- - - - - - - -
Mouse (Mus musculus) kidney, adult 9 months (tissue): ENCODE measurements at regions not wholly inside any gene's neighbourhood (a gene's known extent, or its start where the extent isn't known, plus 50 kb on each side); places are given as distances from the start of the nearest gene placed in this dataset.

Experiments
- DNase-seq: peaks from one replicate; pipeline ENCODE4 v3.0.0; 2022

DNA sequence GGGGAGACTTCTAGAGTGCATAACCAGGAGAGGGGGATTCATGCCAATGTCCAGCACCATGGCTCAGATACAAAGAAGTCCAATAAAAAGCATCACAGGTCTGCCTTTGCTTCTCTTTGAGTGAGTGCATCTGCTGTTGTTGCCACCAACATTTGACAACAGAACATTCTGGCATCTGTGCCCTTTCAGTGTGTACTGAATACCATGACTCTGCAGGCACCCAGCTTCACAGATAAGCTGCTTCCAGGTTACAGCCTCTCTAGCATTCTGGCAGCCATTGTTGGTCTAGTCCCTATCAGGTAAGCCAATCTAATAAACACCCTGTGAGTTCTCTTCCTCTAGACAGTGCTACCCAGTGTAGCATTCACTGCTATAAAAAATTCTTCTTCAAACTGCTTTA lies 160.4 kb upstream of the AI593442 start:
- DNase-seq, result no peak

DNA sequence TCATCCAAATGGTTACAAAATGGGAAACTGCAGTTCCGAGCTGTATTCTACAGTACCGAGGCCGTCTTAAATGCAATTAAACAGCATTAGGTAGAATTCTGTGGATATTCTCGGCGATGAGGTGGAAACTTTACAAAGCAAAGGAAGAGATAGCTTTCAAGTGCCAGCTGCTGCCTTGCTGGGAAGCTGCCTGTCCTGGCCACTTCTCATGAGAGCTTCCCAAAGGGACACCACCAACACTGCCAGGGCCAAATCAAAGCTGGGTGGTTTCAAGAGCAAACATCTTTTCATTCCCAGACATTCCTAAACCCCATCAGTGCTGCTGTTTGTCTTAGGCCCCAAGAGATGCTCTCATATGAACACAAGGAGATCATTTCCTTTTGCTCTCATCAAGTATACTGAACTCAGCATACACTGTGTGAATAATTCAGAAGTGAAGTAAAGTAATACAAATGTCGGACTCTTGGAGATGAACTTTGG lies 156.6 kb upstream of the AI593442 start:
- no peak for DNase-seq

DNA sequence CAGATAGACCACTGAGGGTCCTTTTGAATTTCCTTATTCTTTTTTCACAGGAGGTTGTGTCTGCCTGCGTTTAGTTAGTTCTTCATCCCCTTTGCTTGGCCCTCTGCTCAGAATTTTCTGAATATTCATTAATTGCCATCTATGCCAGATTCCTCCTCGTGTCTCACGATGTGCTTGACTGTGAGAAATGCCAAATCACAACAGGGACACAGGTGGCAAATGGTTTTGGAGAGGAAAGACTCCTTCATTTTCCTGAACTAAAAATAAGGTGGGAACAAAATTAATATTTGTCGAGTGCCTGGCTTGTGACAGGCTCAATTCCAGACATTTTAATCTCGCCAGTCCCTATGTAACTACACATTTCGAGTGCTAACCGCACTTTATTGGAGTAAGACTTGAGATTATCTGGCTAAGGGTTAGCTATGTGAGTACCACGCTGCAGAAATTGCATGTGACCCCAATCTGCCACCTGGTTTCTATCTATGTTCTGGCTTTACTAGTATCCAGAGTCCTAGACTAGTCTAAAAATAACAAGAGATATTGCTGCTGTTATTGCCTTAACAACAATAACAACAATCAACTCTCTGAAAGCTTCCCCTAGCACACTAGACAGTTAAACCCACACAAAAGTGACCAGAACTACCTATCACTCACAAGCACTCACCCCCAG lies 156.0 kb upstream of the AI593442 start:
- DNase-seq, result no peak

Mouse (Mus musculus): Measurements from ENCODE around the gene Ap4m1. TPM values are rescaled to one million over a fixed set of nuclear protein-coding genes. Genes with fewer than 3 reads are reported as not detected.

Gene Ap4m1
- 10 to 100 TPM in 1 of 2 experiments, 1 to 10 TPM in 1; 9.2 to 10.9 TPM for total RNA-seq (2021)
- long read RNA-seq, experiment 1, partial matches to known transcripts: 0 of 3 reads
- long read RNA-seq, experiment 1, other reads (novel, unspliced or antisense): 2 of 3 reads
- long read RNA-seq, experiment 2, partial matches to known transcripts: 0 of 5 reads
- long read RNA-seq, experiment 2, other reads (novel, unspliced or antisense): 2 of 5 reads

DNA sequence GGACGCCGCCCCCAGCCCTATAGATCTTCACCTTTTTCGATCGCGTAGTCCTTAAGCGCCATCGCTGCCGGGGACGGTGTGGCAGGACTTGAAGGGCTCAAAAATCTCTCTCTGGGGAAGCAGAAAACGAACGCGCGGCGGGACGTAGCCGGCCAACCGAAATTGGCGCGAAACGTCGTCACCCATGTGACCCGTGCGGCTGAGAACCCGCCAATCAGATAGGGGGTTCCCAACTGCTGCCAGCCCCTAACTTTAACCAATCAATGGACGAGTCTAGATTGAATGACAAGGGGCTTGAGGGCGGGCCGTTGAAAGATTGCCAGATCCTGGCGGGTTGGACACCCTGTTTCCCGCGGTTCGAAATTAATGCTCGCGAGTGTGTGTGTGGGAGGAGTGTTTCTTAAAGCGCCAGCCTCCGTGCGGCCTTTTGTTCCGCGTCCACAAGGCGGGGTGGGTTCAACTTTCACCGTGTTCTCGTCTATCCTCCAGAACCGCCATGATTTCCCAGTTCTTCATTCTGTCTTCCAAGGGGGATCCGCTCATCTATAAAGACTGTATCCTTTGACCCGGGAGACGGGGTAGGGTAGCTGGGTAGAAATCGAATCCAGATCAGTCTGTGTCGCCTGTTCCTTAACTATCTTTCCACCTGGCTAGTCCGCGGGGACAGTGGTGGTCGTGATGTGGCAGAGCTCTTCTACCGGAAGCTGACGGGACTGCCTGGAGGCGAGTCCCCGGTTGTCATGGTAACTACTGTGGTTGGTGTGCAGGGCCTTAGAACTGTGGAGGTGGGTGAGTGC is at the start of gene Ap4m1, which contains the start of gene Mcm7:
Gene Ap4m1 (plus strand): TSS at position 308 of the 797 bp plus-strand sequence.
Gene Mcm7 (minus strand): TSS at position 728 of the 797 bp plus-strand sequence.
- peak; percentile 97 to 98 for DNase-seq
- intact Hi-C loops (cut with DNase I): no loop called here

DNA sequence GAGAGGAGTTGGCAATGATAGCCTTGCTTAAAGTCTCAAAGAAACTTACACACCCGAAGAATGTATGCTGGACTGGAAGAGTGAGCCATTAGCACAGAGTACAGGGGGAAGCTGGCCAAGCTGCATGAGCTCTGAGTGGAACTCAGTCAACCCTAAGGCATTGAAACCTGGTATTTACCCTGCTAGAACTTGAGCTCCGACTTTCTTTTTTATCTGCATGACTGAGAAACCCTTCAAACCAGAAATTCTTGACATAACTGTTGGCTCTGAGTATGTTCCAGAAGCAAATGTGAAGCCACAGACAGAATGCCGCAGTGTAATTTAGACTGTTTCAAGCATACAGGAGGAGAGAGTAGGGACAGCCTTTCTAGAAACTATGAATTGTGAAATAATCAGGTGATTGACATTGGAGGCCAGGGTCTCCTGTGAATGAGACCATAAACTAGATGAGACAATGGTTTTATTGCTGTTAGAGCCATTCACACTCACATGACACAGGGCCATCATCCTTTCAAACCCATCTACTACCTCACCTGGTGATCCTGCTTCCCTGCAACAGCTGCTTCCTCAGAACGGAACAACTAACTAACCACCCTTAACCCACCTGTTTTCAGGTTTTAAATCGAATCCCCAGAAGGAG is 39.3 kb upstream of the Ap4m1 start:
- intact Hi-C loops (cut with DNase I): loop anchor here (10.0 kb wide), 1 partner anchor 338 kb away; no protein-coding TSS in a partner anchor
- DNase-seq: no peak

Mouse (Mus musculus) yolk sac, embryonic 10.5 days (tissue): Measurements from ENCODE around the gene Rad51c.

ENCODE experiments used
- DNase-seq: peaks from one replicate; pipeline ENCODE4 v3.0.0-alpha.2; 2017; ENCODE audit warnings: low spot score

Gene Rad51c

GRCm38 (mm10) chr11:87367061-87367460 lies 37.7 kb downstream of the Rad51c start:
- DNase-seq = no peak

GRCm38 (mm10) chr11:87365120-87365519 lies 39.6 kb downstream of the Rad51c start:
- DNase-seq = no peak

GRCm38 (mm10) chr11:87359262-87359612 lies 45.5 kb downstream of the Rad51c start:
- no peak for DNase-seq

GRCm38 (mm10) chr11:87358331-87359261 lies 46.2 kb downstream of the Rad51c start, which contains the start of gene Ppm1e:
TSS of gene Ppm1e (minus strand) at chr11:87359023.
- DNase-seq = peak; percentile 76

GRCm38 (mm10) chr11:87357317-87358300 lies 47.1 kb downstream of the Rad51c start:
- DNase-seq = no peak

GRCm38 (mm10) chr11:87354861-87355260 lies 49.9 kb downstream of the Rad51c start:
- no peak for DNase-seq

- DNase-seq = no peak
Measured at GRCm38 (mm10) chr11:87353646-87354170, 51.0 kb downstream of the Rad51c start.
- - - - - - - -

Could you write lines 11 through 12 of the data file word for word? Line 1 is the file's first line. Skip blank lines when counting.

Gene Ap4m1
- 10 to 100 TPM in 1 of 2 experiments, 1 to 10 TPM in 1; 9.2 to 10.9 TPM for total RNA-seq (2021)